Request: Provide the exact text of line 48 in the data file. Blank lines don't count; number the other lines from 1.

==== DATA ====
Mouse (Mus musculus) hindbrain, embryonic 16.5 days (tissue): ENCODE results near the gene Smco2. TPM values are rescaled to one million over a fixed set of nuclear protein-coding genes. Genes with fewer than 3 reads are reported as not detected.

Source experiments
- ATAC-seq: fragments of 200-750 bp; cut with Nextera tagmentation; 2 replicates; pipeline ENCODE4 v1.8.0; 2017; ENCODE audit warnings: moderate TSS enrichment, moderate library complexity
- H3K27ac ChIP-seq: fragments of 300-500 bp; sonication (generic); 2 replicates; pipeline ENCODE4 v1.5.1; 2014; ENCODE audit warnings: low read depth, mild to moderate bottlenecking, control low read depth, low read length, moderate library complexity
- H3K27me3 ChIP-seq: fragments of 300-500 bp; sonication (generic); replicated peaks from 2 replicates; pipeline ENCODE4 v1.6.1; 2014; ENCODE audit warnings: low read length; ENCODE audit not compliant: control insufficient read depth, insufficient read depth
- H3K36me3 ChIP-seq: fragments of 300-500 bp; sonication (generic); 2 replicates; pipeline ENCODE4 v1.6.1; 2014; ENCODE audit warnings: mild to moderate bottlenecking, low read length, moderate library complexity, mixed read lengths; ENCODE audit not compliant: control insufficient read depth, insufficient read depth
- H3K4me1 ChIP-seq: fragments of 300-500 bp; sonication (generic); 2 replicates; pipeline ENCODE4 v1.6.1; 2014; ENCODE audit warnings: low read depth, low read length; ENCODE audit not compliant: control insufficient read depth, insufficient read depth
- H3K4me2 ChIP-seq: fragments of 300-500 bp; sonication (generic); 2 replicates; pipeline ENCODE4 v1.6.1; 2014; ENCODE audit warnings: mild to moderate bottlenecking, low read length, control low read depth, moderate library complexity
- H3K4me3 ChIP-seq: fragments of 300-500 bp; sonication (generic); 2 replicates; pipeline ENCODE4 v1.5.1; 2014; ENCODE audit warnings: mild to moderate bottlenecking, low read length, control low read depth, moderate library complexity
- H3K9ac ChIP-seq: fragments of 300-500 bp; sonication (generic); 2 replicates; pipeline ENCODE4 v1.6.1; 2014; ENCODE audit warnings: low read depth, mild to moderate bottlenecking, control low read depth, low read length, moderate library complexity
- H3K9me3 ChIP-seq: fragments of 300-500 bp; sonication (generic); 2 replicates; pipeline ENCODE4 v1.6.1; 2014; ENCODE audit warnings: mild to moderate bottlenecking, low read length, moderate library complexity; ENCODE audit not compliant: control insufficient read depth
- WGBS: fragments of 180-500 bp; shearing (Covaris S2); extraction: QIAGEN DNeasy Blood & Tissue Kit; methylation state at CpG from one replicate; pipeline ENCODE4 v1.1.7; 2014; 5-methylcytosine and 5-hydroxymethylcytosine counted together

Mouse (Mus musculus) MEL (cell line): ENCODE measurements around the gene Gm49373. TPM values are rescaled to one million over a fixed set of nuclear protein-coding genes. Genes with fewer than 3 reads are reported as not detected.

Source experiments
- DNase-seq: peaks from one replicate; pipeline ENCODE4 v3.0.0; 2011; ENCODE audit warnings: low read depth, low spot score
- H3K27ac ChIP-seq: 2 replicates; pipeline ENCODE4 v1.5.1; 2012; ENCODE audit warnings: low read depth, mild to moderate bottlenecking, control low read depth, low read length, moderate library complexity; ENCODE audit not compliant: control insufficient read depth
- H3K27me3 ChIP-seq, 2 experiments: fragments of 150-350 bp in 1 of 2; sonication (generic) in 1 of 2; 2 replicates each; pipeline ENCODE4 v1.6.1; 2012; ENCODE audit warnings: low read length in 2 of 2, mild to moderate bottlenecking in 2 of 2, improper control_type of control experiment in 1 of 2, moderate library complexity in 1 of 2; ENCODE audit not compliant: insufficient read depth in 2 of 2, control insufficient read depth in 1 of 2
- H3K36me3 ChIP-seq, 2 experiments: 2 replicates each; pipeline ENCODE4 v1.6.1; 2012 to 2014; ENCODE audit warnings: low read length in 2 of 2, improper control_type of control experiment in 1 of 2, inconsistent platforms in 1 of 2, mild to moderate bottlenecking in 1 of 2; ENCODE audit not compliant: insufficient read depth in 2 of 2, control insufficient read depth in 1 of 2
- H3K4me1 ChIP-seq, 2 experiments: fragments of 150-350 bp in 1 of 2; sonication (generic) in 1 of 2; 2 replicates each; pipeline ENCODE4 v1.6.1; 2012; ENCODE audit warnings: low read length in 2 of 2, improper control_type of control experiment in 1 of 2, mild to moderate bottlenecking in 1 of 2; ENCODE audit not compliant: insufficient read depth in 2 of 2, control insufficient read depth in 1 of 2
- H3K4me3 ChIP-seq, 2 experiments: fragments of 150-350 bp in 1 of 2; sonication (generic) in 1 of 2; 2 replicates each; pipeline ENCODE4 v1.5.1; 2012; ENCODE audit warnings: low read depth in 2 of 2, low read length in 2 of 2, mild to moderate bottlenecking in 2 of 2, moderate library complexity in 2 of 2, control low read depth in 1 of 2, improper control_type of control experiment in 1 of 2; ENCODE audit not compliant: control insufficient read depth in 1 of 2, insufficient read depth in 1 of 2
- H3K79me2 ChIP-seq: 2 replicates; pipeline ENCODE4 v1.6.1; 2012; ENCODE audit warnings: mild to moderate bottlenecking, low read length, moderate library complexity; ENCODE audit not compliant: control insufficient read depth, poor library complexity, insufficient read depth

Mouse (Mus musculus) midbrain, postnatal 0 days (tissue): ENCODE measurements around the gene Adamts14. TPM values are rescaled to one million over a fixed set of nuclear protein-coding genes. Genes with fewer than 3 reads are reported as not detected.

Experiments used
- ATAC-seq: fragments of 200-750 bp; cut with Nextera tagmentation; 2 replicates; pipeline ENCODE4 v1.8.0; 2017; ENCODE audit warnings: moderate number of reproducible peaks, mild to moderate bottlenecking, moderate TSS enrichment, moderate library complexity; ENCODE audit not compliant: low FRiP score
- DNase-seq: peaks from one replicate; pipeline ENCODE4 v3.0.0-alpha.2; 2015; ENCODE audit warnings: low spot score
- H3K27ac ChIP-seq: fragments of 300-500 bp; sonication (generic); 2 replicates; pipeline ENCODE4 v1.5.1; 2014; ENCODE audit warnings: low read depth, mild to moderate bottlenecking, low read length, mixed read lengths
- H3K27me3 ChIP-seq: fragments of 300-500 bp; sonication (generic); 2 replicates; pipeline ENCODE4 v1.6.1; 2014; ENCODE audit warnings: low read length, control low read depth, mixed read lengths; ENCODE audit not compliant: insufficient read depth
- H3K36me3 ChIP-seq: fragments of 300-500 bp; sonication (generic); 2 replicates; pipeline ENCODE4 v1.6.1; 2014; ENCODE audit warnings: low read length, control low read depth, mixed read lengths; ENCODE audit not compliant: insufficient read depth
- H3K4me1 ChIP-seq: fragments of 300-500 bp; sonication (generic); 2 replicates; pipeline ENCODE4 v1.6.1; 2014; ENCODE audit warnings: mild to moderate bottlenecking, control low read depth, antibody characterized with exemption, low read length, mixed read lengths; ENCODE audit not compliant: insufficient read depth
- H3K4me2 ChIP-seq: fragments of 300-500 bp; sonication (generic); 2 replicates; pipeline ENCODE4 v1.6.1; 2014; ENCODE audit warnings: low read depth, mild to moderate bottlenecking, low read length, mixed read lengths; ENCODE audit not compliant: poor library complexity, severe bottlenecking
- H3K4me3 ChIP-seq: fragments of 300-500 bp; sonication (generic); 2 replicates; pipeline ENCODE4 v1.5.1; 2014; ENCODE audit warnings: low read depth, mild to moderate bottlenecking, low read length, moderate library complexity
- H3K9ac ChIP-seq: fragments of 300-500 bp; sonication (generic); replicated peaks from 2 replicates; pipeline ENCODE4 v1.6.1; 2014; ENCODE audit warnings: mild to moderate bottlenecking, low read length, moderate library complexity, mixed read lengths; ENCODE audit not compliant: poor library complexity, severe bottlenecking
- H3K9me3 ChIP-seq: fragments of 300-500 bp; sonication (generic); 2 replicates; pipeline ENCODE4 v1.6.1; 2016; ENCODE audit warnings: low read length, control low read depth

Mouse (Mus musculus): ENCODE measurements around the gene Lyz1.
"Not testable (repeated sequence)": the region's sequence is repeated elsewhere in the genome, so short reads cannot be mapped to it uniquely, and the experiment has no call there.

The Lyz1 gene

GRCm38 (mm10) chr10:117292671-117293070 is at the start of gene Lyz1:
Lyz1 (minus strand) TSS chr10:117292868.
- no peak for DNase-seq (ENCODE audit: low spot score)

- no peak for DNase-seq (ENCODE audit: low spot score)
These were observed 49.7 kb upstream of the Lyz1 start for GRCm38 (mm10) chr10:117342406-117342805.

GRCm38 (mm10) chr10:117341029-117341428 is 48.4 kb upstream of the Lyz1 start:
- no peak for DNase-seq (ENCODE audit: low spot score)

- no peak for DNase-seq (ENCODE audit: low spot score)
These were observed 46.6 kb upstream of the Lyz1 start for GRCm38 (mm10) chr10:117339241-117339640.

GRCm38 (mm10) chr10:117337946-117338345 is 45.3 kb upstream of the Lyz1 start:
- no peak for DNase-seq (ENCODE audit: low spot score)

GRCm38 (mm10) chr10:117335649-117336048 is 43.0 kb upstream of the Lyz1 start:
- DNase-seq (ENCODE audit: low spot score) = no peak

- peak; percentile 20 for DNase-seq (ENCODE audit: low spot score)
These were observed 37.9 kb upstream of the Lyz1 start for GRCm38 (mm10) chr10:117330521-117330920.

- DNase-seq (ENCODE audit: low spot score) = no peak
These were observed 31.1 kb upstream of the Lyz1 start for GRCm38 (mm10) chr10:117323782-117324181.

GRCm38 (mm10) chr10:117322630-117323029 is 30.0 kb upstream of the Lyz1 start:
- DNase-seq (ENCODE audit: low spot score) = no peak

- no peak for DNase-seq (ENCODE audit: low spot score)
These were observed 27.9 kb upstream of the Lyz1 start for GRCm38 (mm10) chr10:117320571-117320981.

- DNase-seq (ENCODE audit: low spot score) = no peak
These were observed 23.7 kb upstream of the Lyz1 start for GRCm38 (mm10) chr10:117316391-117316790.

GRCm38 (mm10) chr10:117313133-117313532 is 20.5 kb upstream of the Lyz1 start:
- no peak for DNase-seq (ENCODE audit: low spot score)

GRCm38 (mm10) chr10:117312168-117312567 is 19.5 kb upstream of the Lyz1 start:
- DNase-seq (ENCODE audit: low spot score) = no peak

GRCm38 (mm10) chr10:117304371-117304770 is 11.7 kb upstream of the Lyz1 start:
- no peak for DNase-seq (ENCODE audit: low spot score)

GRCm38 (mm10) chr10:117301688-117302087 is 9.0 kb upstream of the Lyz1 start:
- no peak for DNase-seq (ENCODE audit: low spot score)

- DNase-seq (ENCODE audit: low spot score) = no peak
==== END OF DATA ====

GRCm38 (mm10) chr10:117335649-117336048 is 43.0 kb upstream of the Lyz1 start: